Purpose Humanity has a weakness in how we approach the “challenge” of using outer space. This paper aims to show how the global and national frameworks that address our planetary activities and crises are inadequate for the opportunities and challenges of life in outer space. Design/methodology/approach The authors draw on multidisciplinary perspectives to refine an organising governance framework that better showcases the challenges and pathways needed for living and thriving in space-age. The authors prioritise two key pillars and overview the practical and social implications that space-age humanity must address. Findings Social sciences and humanities are vital to problematising post-war colonial legacies of governance by distinguishing the unique and overlooked challenges for thriving and working offworld and identifying progressive research agendas. Research limitations/implications The highlighted agenda has implications for collaborative research institutes and project design. As the vital basis for continuous learning, university-based research institutes span bodies of knowledge, experience, convention and imagination that can support vibrant and overdue debate on good governance that is out of this world. Practical implications This expansive approach has practical implications for the decision-making processes and subjects of spacescape, from reconciling the space commons with prospecting and human occupation to potential governance regimes that capitalise on the zeal for moving beyond merely “existing” off-world. Social implications Examining the governance deficit as we pursue developing spacescape frontiers is an enriching (not reductionist) agenda that deliberately troubles the existing and emerging regime for governing our scientific and imagined off-world society. Originality/value This framework appeals to humanity’s highest evolution in co-producing a fair and flourishing off-world governance framework (beyond replicating planetary regimes).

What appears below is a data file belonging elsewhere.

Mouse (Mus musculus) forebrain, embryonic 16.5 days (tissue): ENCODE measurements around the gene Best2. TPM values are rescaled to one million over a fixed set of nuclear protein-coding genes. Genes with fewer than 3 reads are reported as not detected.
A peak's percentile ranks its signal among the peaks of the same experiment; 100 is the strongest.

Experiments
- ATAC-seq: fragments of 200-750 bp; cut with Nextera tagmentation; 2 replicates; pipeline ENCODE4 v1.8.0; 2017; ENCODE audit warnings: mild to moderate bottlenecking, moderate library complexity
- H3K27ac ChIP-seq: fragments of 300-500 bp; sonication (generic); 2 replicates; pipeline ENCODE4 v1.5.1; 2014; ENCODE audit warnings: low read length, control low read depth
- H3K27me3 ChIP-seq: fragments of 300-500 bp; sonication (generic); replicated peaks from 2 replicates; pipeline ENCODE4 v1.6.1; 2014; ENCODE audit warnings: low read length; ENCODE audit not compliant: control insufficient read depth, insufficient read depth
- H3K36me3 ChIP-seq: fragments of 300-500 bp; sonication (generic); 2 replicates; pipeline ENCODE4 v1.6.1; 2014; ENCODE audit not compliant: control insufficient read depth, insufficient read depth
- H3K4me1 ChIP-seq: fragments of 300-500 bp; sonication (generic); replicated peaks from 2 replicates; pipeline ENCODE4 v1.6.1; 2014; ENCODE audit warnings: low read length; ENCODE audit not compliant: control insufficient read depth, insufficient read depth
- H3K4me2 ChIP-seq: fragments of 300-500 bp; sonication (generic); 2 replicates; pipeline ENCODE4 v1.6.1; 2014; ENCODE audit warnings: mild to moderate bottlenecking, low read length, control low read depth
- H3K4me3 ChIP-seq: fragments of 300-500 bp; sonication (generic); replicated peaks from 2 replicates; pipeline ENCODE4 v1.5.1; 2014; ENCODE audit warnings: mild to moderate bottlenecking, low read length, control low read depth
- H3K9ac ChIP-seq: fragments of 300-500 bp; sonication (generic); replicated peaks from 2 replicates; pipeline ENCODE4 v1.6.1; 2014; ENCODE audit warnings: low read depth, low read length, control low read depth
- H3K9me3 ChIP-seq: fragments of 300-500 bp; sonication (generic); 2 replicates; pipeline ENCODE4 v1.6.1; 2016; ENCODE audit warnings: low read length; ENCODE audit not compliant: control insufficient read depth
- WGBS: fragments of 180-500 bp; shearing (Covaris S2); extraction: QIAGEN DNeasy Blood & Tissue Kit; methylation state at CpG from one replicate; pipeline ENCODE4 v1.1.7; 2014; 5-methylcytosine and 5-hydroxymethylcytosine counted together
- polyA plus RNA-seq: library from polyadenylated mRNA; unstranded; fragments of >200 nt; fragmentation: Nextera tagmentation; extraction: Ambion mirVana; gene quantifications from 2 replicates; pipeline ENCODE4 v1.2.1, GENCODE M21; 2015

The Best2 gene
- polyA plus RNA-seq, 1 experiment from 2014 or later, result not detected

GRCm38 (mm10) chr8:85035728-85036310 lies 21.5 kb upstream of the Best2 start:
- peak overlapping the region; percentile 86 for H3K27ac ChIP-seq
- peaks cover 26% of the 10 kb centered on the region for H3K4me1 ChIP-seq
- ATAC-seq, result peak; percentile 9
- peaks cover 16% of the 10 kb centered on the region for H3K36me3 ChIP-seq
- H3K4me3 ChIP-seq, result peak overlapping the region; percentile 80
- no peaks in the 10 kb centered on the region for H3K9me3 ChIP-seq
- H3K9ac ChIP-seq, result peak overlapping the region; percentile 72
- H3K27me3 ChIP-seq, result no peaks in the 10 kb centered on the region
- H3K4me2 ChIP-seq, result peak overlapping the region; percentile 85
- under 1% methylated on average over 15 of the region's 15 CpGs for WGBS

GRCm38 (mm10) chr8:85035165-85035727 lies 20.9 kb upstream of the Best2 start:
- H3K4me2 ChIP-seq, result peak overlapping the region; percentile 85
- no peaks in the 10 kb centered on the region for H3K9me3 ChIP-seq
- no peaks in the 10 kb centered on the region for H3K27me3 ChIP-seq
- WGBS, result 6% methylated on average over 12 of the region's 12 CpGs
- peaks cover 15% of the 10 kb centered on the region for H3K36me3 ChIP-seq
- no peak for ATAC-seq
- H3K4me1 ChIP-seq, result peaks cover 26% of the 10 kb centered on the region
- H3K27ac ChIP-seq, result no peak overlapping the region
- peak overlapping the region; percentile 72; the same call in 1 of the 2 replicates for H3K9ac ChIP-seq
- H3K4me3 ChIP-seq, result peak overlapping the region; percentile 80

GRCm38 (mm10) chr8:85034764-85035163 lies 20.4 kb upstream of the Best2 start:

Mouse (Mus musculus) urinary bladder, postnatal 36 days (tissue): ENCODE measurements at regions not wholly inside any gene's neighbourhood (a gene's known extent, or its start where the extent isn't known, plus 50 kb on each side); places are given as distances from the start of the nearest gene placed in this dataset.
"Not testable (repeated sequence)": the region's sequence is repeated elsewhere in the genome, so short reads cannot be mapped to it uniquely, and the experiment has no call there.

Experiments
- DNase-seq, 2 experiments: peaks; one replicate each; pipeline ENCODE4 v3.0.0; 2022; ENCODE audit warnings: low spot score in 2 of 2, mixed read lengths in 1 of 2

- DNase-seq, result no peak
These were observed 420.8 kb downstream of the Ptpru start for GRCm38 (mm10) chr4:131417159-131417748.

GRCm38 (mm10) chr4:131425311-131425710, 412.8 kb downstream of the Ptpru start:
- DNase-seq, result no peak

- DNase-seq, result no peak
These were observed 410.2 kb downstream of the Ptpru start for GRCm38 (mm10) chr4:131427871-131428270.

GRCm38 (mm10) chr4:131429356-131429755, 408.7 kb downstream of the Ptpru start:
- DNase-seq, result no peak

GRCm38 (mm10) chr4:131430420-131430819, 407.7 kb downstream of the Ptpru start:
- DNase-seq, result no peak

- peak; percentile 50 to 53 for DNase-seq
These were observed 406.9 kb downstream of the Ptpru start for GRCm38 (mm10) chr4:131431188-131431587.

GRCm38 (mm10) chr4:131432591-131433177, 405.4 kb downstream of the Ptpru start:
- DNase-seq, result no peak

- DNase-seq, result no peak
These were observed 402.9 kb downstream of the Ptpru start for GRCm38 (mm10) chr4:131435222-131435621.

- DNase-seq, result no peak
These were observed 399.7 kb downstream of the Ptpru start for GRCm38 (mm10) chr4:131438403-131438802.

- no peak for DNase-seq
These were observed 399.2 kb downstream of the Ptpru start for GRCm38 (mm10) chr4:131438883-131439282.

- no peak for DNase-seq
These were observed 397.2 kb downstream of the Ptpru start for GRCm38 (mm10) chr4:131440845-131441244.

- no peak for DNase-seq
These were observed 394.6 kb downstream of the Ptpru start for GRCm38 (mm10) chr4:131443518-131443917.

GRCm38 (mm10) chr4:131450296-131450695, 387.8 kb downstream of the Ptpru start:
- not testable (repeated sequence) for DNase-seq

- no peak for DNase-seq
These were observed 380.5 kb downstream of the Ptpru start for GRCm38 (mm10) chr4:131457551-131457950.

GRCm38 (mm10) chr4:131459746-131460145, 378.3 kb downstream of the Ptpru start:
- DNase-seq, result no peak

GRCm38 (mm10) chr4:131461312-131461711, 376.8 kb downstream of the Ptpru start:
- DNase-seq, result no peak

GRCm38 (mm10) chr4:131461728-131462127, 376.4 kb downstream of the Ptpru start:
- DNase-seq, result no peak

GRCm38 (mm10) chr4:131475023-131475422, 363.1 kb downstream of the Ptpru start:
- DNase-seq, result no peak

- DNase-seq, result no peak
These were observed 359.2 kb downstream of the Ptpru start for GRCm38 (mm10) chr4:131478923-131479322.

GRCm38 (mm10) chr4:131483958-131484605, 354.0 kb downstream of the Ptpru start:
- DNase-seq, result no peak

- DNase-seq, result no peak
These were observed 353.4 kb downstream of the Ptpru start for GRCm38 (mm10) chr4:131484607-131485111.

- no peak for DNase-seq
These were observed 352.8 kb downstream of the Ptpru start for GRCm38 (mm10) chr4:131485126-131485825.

|Number of pages||17|
|Journal||Journal of Property, Planning and Environmental Law|
|Publication status||Published - 17 Aug 2021|